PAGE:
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Lori Horton
Lori Horton is the owner of Celebrations by Lori in Pittsburg, Ks. With over 15 years experience in the bakery business, Lori opened Celebrations in 2000. She is always out front with the most unique ideas in cake and cookie decorating for all occasions. Celebrations is also on top of the industries' latest trends and products with the area's largest selection of baking and cake decorating supplies. Open Monday - Saturday, Celebrations can be reached at 620-231-5700 or at www.celebrationsbylori.com
Candy, Chocolate & Sweets
2011-05-01 11:25:00
The perfect chocolate chip cookie - part 2 (for the first article in this series please refer to the April. ‘11 issue)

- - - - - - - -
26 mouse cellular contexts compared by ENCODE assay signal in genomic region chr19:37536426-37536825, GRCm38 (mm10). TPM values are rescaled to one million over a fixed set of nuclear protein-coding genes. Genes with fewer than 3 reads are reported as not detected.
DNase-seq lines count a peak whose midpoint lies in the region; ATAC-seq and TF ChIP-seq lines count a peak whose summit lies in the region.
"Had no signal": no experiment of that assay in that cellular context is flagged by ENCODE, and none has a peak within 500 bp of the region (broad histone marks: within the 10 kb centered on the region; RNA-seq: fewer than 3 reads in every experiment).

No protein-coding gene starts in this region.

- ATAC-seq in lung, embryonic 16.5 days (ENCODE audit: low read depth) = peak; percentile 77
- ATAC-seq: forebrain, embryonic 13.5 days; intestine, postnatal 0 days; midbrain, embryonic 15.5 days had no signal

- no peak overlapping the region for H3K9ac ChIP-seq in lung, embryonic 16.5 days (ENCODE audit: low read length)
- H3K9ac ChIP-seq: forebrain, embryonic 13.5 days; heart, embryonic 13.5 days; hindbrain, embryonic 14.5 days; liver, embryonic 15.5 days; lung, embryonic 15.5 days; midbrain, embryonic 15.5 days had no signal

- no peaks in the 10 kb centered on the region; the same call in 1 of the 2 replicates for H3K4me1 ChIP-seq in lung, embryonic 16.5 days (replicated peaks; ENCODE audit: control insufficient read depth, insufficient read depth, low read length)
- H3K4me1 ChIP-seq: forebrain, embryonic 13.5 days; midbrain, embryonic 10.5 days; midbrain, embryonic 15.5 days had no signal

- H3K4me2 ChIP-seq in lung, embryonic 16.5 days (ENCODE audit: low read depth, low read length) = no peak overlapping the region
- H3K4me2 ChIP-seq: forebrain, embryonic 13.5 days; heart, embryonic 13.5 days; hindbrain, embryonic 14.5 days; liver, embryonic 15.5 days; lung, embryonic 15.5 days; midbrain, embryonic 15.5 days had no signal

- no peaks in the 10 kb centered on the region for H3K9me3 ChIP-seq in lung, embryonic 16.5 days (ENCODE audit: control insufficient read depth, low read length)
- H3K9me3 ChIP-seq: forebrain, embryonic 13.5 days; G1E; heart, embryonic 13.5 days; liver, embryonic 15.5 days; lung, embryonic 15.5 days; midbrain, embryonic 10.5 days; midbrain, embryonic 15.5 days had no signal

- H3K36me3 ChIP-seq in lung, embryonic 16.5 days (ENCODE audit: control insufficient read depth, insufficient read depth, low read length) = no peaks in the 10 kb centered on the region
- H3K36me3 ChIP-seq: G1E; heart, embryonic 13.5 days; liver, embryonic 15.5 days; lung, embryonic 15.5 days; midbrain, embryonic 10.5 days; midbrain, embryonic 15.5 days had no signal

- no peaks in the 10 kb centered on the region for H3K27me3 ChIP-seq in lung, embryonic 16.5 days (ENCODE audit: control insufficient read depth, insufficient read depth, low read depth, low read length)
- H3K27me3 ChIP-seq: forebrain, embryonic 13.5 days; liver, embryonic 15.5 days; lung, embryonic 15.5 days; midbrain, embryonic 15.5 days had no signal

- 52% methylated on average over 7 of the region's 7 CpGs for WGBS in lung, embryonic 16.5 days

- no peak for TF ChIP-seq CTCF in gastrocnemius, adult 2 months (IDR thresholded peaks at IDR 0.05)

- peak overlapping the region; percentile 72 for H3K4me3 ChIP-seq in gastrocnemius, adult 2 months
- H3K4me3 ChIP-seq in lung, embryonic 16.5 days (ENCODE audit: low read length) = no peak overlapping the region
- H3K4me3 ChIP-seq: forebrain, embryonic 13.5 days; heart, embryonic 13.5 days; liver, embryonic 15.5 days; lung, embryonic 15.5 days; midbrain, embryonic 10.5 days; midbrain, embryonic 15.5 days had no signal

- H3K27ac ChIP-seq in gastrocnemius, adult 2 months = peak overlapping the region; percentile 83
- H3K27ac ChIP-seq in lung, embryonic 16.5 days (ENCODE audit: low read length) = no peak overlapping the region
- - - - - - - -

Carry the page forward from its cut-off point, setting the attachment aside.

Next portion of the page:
Answer: Why do soft cookies get hard, and crisp cookies get soft? Here are some common mistakes and simple solutions. If your cookies seem to spread a lot during cooking, the most common culprit is using margarine or low-fat butter in place of real butter. These have about 20% more water and it’s the extra water that causing the problem. Low-fat or artificial product generally can’t be used interchangeably with regular fats for baking without some recipe adjustments. Bottom line, you can’t beat real butter in any cookie recipe, it really does make a difference. Also, be sure you start with soft butter. If the recipe calls for room-temperature butter, it should be soft but not runny. You can soften it for a few seconds in a microwave oven or let it stand in a warm place, such as near the preheating oven. Maybe most important in any recipe you must measure the dry ingredients accurately. Instead of scooping the measuring cup through the flour, gently spoon the flour into the cup, without shaking or packing the flour down. Then level off the top of the cup with a metal spatula or knife. Brown sugar is the exception to this rule; pack it firmly into the cup with your fingers until it is even with the rim. Liquid ingredients, however, should be measured in a glass or plastic cup and checked at eye-level to ensure accuracy. Most recipes assume large eggs should be used, if you use medium or extra large eggs, your liquid ratio with be short or long and change how your cookies turn out. Unless otherwise specified in your recipe, always use a mixer. Beat the butter and sugar at a high speed (use the paddle attachment on a stand style mixer) to blend into a light, creamy mixture. Then beat in the eggs and/or other liquid ingredients until the mixture is smooth and completely blended, then lower the speed or switch to a sturdy wooden spoon to incorporate the flour. The last problem could be reusing your baking sheets too quickly out of the oven. When you drop high-fat dough onto a still hot cookie sheet, the heat begins to melt the dough and cookie before they’re baked enough to hold their shape. Always allow time between uses for the sheets to cool completely. Don’t panic if you have a bad batch of cookies, it happens to the best of us now and again. Just be sure you are consistent with your methods and you’ll be the best baker you can be! If you like your chocolate chip cookies thin and crispy, try this variation. They can be stored in an airtight container for up to 2 days. Total: 35 minutes Yield: Makes about 32 cookies Ingredients 1/2 cup (1/4 lb.) butter, melted and cooled to room temperature 1/2 cup firmly packed brown sugar 1/3 cup granulated sugar 1/2 teaspoon vanilla 1 cup all-purpose flour 3/4 teaspoon baking soda 1/4 teaspoon salt 1 cup semisweet chocolate chips (6 oz.) 1/2 cup chopped pecans (optional) Preparation: 1. In a bowl, with an electric mixer on medium speed, beat butter, brown sugar and granulated sugar until well blended. Beat in 3 tablespoons water and the vanilla until smooth, scraping down sides of bowl as needed. 2. In another bowl, mix flour, baking soda and salt. Stir or beat into butter mixture until well incorporated. Stir in chocolate chips and pecans, if using. 3. Drop dough in 1-tablespoon portions, 2 inches apart, onto buttered 12X15-inch baking sheets. 4. Bake in a 300° oven until cookies are lightly browned, 18 to 20 minutes; if baking more than one pan at a time, switch pan positions halfway through baking. 5. With a wide spatula, transfer cookies to racks to cool. If hot cookies start to break, slide a thin spatula under them to release; let stand on pan to firm up, 2 to 5 minutes, then transfer to racks to cool completely. *Original recipes from www.sunset.com, tried and enjoyed by the Horton family.
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